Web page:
Phil Parkin wrote: frederico_fonseca wrote: richardmgreen1 wrote:
Thanks for that. We use synonyms to refer to other databases so hopefully that shouldn't cause too many issues.
I'll give it a go with a test database and see how I get on.
it will cause issues - even more if you use different database names depending on the environment (dev/tst/prod)
in order to "correctly" use synonyms with a VS project you will need to use VS variables to use instead of your hardcoded database name on the synonyms.
Interesting. I don't know about this technique. Do you have any good links explaining how best to set it up? The links I have found have not been great.
original links I looked for this (been many many years) I don't have them anymore - but this one explains part of it (e.g. using VS environments to change the contents of the variables dynamically) - https://stackoverflow.com/questions/29969634/how-to-make-schema-compare-of-database-sql-project-respect-sql-cmd-variables
it is a bit of a pain as it requires each user to change THEIR local .user file to contain the required changes - so these should also be kept as a "read me file" within the solution so new users can follow instructions.
one example I did just now to show up how it works.
this example assumes 2 databases on solution - Base (where we will create a synonym to the other db) and Referenced
on Base we add a database reference and we give it name "$(Referenced_db)"
this will create a SQLCMD variable on the project
with this and if we create a synonym on db BASE (create synonym xxx for [referenced].[dbo].
) we would change its content on visual studio to be "create synonym xxx for [$(Referenced_db)].[dbo].
with this, any deploy, publish or schema compare would replace the content of the variable ($(Referenced_db)) with "Referenced".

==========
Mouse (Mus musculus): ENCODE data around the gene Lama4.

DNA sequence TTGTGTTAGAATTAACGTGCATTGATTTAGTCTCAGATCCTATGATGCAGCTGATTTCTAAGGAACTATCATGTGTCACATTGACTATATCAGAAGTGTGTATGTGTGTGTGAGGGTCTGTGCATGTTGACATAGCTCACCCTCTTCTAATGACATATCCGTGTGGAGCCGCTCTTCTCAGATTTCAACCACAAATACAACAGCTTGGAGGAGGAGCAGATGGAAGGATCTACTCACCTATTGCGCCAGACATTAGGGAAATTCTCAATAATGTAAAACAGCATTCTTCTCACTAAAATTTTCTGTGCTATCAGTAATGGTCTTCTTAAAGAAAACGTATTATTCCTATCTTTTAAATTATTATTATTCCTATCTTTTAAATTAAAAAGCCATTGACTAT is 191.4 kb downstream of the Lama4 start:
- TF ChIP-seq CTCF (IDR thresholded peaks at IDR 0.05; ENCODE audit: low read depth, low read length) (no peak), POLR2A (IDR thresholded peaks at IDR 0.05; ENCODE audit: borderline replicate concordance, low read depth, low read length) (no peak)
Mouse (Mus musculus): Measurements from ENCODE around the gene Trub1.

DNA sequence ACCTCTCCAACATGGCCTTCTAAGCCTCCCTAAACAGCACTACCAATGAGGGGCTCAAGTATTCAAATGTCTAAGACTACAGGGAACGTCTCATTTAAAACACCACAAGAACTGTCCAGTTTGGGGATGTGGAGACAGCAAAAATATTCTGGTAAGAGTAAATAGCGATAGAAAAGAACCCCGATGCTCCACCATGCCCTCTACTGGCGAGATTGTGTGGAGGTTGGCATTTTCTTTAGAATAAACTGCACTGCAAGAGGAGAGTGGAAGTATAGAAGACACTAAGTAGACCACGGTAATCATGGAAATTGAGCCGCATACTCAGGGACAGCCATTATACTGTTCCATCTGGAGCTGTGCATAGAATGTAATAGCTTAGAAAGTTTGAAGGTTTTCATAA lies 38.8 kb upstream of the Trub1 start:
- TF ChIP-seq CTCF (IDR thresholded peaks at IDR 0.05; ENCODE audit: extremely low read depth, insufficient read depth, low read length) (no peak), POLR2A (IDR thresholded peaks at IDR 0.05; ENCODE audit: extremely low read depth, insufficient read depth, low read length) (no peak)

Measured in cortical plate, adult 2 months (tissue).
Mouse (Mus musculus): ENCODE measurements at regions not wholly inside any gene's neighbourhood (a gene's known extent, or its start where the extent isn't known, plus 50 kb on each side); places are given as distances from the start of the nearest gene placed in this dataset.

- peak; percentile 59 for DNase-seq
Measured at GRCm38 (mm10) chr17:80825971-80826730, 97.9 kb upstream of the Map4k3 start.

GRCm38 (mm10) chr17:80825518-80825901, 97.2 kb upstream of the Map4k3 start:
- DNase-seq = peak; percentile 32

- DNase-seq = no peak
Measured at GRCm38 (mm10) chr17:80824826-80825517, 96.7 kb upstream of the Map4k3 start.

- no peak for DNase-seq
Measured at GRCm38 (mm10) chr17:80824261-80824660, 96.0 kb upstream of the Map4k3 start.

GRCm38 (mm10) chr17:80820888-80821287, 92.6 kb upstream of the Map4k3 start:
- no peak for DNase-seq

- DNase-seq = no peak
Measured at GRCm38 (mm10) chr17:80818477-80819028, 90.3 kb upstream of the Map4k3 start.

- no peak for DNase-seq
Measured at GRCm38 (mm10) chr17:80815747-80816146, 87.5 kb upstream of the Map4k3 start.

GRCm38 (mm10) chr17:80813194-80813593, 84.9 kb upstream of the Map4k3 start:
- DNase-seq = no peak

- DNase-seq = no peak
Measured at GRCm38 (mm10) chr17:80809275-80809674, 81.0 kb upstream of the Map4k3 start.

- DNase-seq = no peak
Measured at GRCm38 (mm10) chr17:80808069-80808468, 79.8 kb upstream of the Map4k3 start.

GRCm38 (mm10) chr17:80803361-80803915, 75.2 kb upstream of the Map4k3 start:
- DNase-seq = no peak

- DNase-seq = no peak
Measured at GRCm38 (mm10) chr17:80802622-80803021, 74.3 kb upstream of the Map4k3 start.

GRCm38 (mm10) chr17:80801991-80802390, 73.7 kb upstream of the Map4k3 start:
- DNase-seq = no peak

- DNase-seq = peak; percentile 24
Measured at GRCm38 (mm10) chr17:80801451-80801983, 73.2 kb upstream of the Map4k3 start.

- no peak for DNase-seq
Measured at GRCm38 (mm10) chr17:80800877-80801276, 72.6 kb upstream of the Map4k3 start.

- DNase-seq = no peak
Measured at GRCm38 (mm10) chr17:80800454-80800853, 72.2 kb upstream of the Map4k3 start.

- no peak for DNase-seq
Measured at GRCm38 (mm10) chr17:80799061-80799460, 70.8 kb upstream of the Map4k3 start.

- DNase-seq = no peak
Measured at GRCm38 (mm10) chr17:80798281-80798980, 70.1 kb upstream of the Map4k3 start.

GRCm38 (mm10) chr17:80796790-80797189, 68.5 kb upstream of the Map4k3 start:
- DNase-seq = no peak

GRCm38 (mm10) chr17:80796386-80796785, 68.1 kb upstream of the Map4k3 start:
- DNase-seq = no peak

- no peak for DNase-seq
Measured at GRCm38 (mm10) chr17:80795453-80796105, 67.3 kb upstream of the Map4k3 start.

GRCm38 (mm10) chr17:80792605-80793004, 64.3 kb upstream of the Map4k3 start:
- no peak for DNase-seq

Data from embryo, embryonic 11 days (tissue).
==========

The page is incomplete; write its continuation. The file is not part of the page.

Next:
while the above is fine if your dbnames are the same across environments, this is not always the case - as an example on my shop the db names vary from environment to environment - in some cases it is a single letter at the end of db (D,T,U,P) in others its (_dev, _tst, _uat, none for prod), so we need to do a bit more.
on my sample the database names have a suffix according to environment (_dev, _tst, _uat) - prod does not have this - and we also need to allow for normal Visual Studio environment where variable name must match that of the DB name within the solution.
first create new environments
then we change the SQLCMD variable to have a "local" value - this will add a entry to the projname.sqlproj.user file. and within this one its where the magic happens.
once we add a value to "local" the definition of the project changes - a new sqlcmdvariable is added to the .sqlproj ($(SqlCmdVar_1)) - right image-- and it is also added to the .user file -- left image.
as this is a standard .xml VS file we can manually change it and make it so that that variable is populated based on the configuration name we select in VS (added above).
after changing it my .user file looks like this
<?xml version="1.0" encoding="utf-8"?>
<Project ToolsVersion="Current" xmlns="http://schemas.microsoft.com/developer/msbuild/2003">
<SqlCmdVar__1 Condition=" '$(Configuration)' == 'Debug' ">Referenced</SqlCmdVar__1>
<SqlCmdVar__1 Condition=" '$(Configuration)' == 'DevServer' ">Referenced_dev</SqlCmdVar__1>
<SqlCmdVar__1 Condition=" '$(Configuration)' == 'TestServer' ">Referenced_tst</SqlCmdVar__1>
<SqlCmdVar__1 Condition=" '$(Configuration)' == 'UATServer' ">Referenced_uat</SqlCmdVar__1>
<SqlCmdVar__1 Condition=" '$(Configuration)' == 'Release' ">Referenced</SqlCmdVar__1>
with the above changes we can now do builds and schema compares - and as long as we select the correct environment BEFORE we do the task, the variable will be replaced with the correct value for that configuration.
sample project attached.